Well, after a weird and interesting 2020, 2021 is here, and it's starting out just as weird and interesting as 2020!

But we here at Arizona Benefit Plans are hopeful for a successful 2021, and after seeing most employer groups accept their increased renewals in favor of stability in 2020, we think 2021 is going to be the year of change.

As in previous years, we are here to support your sales efforts, and are committed to providing the highest level of service, innovative and cost effective products, and to be your resource for everything self-funded!

We will be adding a couple new service enhancements this year including spreadsheet output of the products and pricing quoted that you can take right from your email inbox to a client, and a video training series on subject matter that we hope will be beneficial to you and your staff. Below are links to the first 2: PBM 101, and Referenced Based Pricing.
On a personal note, I just want to say thank you for your partnership over the years. While the product set that I work with is interesting and fun, it’s the people and the organizations that I get to interact with every day that make my job enjoyable!

Cheers to a great 2021 (it will get better...I promise!)

  • Group Level questionnaire for groups 16 lives plus (previously 26 lives)

  • BE WELL digital wellness platform in addition to the current Magellan program
  • WebMD product
  • Individualized based on goals, health risks and biometric screening results
  • Employer dashboard to monitor employee engagement
  • Personal health coach
  • Group challenges

  • Patient Assurance Program for those members who are on insulin
  • $25 cap on insulin products for Humalog, Humulin, and Lantus

  • EMI TPA Service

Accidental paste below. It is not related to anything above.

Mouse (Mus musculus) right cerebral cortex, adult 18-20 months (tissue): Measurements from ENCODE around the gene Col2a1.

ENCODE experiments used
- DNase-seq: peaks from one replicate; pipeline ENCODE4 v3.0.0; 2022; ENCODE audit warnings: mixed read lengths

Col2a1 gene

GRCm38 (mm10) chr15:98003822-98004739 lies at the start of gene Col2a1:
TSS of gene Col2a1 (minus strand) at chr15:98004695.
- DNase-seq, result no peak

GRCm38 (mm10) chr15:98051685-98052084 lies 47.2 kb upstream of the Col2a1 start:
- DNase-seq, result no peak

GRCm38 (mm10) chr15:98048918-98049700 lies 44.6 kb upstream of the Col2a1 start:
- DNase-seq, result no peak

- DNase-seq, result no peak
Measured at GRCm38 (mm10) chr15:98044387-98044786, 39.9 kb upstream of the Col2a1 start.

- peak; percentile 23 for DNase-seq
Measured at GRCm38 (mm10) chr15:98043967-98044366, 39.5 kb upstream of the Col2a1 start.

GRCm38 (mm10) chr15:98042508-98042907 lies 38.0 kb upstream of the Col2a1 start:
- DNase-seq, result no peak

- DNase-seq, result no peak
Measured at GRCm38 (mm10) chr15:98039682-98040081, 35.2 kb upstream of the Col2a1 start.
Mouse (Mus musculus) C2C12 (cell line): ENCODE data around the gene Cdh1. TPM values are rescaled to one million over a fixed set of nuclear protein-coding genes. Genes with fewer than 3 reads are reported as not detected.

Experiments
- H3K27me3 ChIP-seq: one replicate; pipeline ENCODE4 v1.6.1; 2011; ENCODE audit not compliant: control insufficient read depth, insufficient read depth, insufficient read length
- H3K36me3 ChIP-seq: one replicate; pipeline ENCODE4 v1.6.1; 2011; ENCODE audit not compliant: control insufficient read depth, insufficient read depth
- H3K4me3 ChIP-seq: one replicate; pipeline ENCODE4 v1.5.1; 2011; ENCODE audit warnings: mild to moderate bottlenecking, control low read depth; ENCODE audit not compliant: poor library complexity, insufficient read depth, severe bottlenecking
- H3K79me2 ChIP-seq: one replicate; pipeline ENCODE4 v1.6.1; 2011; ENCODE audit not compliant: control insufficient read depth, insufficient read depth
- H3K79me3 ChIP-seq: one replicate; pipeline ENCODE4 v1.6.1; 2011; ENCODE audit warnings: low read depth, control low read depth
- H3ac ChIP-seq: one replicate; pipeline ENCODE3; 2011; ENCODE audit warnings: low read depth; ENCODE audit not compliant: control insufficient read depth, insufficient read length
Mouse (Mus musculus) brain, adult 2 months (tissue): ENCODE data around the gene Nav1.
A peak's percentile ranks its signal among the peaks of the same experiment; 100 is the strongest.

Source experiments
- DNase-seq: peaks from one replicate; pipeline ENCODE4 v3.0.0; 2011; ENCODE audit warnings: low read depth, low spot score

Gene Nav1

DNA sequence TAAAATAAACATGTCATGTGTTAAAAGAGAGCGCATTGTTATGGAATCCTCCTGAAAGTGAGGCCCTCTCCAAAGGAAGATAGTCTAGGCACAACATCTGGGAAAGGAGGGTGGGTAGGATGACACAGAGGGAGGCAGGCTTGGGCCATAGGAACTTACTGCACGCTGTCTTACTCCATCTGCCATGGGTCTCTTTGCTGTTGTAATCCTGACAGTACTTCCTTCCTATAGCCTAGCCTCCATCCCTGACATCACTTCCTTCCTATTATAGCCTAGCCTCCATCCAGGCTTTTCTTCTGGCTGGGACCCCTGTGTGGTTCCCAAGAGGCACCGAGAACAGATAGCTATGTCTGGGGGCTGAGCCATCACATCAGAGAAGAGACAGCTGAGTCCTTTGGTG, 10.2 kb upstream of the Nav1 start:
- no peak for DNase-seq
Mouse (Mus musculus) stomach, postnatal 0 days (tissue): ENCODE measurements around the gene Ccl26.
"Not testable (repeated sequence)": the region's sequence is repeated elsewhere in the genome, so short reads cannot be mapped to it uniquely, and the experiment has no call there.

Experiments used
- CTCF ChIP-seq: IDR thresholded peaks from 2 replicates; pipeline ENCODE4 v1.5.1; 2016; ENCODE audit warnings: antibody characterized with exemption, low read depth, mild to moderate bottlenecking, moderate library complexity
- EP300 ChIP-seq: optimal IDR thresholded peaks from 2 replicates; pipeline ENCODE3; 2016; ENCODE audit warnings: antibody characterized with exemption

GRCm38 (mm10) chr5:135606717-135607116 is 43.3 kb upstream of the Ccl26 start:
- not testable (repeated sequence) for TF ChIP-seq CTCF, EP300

• All inclusive rate (network, plan doc preparation, ID card printing, etc.)
  • Blue Cross network
  • Can be used with any stop-loss carrier

As the new logo indicates, National General was acquired by Allstate. Allstate has actively been in the voluntary benefit space for many years. With the purchase of National General, they now bring their brand strength and stability to medical benefits side. We do not anticipate any changes to the product set or focus.

If you have not had a chance to take a look at National General, now is the time. They are very competitive, innovative with their products, very flexible, and they make it easy to onboard groups.
CIGNA PPO – Referenced Based Pricing Dual Option:

Trustmark will allow a dual option of a CIGNA PPO plan, and a referenced based pricing plan. Minimum of 26 lives enrolled, and a minimum of 25 lives enrolled on the CIGNA plan.

Trustmark also took a rate reduction at the beginning of the year, so we are seeing them as more competitive than we have in the past.

90 Degree Benefits (a Blue Cross Blue Shield of Alabama company) acquired a majority share of Allied National at the end of last year.

90 Degree Benefits gives Allied National connectivity with some of the largest Regional TPA’s throughout the Country. Plus the stability and name recognition of a Blue Cross connected entity.